If subnetsExistToDeploy is true, we now know that we have a subnet object to deploy. We can now use this value to setup either a var with an empty array or a var with the subnets you want to deploy. The reason we do this is because Bicep doesn’t handle conditions + loops very well. At least there are a lot of limitations. With an empty array, Bicep will effectively skip the module because there is nothing to loop through. Therefor, it’s essentially making it a conditional deployment. You can use this tactic with any property that is based on an array.

var subnetsToDeploy = subnetsExistToBeDeploy == true ? deploymentObject.subnets : []

Now, we’ll loop through all the subnets and determine if anything needs to be conditionally deployed. If a subnet exists, we’ll send it our help module (more on that later). We’re using a module because this is the only way that we can do loops with conditions in Bicep. Looking at this code now, I suspect we don’t even need the condition statement since an empty array will do nothing.

module mod_allSubnets 'templateSubnetHelper.bicep' = [for subnet in subnetsToDeploy: if(subnetsExistToBeDeploy == true) {
  name: '${uniqueString(deploymentObject.name)}_${subnet.name}'
  params:{
    subnetObject: subnet
  }
}]

The results of the subnet helper module will be an array of objects. This next part is to simply make things easier for us. How? Well Bicep has a lot of loop limits, and one of those with consuming the output of a Bicep module that was the result of a loop its self. One way to get around this, is to use yet another module, but this time, not doing any loops. Instead, we put the data in to a generic module that does nothing more than union an array and spit an array back out. Since the module in this case is not a loop, we can directly reference the output.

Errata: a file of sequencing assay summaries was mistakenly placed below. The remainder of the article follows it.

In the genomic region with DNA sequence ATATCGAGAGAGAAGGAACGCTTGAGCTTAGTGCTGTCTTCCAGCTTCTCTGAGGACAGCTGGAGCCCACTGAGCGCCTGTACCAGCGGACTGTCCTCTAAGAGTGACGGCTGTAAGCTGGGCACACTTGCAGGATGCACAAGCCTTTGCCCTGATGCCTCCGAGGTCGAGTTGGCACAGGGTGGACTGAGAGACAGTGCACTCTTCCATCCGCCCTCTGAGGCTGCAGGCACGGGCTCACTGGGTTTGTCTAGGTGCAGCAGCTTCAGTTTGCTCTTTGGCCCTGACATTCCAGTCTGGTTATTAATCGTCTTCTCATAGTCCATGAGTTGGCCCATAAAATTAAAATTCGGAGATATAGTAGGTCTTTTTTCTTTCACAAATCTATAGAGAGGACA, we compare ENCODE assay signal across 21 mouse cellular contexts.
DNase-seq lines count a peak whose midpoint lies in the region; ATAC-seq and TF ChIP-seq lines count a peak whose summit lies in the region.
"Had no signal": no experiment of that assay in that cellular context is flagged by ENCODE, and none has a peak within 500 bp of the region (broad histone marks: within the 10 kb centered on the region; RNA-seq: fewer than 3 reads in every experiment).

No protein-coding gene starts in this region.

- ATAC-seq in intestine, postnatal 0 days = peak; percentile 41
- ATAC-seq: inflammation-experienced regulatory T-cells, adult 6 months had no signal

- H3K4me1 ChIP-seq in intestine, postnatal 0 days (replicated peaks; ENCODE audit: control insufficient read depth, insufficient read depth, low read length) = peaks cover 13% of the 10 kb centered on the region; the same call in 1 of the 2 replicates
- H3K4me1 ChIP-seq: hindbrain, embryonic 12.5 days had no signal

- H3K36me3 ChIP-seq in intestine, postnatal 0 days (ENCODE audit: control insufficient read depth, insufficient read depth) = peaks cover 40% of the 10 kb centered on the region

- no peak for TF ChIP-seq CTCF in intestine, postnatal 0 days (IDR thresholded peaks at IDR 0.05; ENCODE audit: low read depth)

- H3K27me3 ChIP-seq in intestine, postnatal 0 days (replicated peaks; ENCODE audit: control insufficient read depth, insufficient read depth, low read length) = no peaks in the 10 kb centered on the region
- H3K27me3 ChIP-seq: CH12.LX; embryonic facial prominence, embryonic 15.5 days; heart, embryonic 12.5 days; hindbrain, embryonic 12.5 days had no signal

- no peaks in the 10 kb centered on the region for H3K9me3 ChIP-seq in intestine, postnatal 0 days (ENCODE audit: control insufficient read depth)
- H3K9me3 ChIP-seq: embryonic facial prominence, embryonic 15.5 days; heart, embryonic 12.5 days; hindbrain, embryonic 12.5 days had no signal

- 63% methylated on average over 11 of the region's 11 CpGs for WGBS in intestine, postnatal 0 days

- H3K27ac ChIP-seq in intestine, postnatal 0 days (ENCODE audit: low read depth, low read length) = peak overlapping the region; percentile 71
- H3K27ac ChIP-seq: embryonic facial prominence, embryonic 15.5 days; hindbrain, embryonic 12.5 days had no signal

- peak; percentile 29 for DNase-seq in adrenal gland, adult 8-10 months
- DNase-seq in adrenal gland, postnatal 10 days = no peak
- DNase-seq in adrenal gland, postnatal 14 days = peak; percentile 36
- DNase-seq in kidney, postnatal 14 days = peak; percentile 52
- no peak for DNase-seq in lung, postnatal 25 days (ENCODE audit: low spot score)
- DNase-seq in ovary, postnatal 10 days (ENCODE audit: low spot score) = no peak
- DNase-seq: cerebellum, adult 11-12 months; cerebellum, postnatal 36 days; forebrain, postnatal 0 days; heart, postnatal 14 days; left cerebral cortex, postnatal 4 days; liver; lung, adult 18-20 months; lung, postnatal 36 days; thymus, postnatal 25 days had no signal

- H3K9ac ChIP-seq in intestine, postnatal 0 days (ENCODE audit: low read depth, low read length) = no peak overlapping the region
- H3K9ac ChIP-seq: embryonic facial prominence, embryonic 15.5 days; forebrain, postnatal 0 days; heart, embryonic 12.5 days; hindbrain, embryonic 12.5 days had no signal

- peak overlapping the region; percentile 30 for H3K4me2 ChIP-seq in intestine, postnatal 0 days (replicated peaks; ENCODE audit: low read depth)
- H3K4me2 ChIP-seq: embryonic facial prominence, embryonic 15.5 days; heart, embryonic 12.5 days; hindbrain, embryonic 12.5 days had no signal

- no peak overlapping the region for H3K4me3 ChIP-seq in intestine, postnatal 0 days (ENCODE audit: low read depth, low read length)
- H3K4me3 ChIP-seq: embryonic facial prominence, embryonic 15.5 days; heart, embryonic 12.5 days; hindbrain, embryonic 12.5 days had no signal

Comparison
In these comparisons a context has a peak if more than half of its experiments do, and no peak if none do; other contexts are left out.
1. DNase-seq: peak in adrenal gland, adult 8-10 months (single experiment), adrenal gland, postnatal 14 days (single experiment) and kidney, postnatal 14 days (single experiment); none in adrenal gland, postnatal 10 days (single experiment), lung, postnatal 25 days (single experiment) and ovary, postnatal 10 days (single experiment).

module mod_arrayHelper 'templateArrayHelper.bicep' = if(subnetsExistToBeDeploy == true) {
  name: 'arrayHelper_${deploymentObject.name}'
  params:{
    array0: [for (subnetName, index) in subnetsToDeploy: mod_allSubnets[index].outputs.subnet ]
  }
}

As an aside, here is what kind of error might you get if you didn’t use the array module. For example, if your variable looks like this.

var subnets = subnetsExistToBeDeploy == true ? [for (subnetName, index) in subnetsToDeploy: mod_allSubnets[index].outputs.subnet ] : {}

Then you can expect to see an error message like the one below.

owner: "_generated_diagnostic_collection_name_#1",
code: "BCP138",
message: "For-expressions are not supported in this context. For-expressions may be used as values of resource, module, variable, and output declarations, or values of resource and module properties.",
source: "bicep"

The final difference in the main bicep file is just a tweak of the original conditional property for the subnet. You can see here that we again check if there is a subnet to deploy and if so, we are able to directly reference the output of the helper array module.

var subnets = subnetsExistToBeDeploy == true ? {subnets: mod_arrayHelper.outputs.arrayunion } : {}

templateSubnetHelper.bicep explication

The subnet helper bicep template actually doesn’t need a a lot of explanation. It works very much like the way our evaluation variables worked in part 3 (and still work in part 4). But let’s break it down into a few steps.